Suppose we are able to stimulate the whole matrix of cones of a human retina, targeting each cone individually¹. Normally we would project an image in the LMS color space onto the cones, in such a way that each sub-image of particular color channel would get to cones of corresponding type. As the eye moves, this image would be adjusted so as to create an illusion of real surrounding (similarly to a VR headset).

Suppose now we think up a new spectral sensitivity function $P(\lambda)$. We choose a subset of e.g. M cones to represent this type of sensitivity, making sure that this set is scattered enough around the M cones so as to avoid clumping the same color channel cones. And then we try to simulate tetrachromatic vision by replacing the M-channel sub-image in the projection by a special sub-image that an actual sensor with $P(\lambda)$ would capture.

Would this result in a sensation of a new color having appeared in the image, or would this be simply a lot of noise in the visual field?

¹The technology is not quite there, but on the way: see e.g. this answer.

  • $\begingroup$ I think your question would be better if you provided more background information — at a minimum adding links for things like "LMS color space" will make your question somewhat more accessible. In addition, the material about eye-tracking seems superfluous and to me distracts from the question. Finally, my (non-specialist) understanding is that people with tetrachromatic vision have been identified, which perhaps obviates your question? $\endgroup$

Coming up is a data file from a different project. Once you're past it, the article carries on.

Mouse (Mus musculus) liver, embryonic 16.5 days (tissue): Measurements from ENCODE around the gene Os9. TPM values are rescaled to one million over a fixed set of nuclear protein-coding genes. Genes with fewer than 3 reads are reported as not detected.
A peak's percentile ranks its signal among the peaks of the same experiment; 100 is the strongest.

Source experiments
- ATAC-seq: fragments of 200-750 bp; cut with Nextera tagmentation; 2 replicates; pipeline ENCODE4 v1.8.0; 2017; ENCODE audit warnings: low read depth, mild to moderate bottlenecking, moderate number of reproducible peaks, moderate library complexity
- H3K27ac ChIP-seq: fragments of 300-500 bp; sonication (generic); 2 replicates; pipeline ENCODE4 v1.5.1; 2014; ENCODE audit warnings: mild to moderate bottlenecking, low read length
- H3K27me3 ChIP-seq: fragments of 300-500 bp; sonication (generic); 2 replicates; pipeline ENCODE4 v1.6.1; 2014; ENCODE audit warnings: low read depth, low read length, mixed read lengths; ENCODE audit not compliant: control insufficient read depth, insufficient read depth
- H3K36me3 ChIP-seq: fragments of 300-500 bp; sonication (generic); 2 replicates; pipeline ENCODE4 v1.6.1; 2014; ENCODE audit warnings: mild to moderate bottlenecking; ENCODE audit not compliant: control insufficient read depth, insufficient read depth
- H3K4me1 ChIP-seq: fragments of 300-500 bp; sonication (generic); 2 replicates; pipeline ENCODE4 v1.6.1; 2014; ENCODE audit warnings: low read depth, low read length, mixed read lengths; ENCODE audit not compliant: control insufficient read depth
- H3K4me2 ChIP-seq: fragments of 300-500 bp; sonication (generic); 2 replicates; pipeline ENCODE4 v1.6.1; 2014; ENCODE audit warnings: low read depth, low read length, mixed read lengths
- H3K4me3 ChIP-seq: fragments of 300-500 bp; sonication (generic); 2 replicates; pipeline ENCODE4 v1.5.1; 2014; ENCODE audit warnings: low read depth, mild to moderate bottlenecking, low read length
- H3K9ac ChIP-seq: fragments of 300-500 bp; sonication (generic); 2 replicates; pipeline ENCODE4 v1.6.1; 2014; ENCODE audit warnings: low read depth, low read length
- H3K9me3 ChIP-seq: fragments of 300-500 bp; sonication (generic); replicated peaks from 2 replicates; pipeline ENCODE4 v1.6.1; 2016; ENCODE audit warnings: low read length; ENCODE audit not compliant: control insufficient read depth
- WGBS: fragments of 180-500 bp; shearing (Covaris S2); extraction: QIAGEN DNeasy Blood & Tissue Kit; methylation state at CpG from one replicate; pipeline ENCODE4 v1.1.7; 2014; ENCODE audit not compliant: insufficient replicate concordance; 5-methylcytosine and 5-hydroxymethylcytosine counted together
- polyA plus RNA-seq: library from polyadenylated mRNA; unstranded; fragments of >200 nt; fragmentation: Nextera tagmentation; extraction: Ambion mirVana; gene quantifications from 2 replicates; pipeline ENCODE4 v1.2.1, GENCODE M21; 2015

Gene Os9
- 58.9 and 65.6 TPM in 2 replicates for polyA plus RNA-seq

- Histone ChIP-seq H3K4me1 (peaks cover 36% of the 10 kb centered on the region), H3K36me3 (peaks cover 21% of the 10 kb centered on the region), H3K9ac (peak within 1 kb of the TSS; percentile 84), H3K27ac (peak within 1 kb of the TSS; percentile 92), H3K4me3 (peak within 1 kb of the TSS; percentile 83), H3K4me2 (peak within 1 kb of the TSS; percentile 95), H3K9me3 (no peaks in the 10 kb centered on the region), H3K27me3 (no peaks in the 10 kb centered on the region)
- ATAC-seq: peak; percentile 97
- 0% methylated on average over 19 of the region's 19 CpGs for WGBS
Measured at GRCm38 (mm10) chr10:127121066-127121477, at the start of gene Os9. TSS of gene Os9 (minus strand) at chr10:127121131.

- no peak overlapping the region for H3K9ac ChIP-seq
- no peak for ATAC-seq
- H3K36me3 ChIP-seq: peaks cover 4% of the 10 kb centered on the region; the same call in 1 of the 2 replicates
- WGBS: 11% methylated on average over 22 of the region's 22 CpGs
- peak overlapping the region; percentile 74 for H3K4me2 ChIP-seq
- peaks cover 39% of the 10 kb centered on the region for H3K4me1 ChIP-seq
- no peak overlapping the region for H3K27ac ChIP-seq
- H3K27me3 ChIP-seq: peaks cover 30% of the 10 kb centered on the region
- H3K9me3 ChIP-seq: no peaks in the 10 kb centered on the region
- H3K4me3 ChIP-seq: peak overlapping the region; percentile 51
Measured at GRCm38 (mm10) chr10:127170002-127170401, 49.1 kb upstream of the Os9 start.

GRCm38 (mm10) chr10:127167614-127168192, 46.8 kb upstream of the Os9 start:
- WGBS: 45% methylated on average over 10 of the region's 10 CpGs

– tyersome
    Commented Dec 23, 2019 at 21:18
  • $\begingroup$ @tyersome OK, I've added the link to LMS color space@Wikipedia. Regarding the existing human tetrachromats, no, this doesn't obviate the question: I still wonder whether the people who don't have corresponding phenotype are able to have tetrachromatic-like sensations, and whether the choice of the type-four cones makes it any different. Moreover, there might be some limitation in the brain, restricting, if not potential for tetrachromacy,then maybe for pentachromacy—or there might not be—which is what I'm also interested in.The eye-tracking material was a description of the thought experiment. $\endgroup$
    – Ruslan
    Commented Dec 23, 2019 at 21:27
  • $\begingroup$ I think the thought experiment contributes to this questions seeming too speculative (i.e. any answer would be primarily opinion and thus would not meet the criteria for this site). ——— Are really really interested in whether adults can adjust to new color inputs? If so, there are reports about people acquiring UV vision after cataract surgery. $\endgroup$
    – tyersome
    Commented Dec 23, 2019 at 22:06
  • $\begingroup$ @tyersome well, UV vision is not a new color: basically, just an extension of S cone sensitivity. Namely, those people see UV simply as violet, which isn't a new color (the same cones are stimulated by 370 nm light as by 400 nm). I'm not looking for opinions, but rather an answer from the position of modern neuroscience theories about how brain functions regarding the processing of the input signals from cone/rod cells. $\endgroup$
    – Ruslan
    Commented Dec 24, 2019 at 5:43
  • $\begingroup$ And finally, I'm interested in how color vision works from the POV of my thought experiment: e.g. whether the neurons connected to different cone types are predefined to particular color channels, or it's possible to repurpose them for a different sensitivity curve by some kind of modification, so as to get completely new colors and higher-dimensional color gamuts. $\endgroup$
    – Ruslan
    Commented Dec 24, 2019 at 5:45


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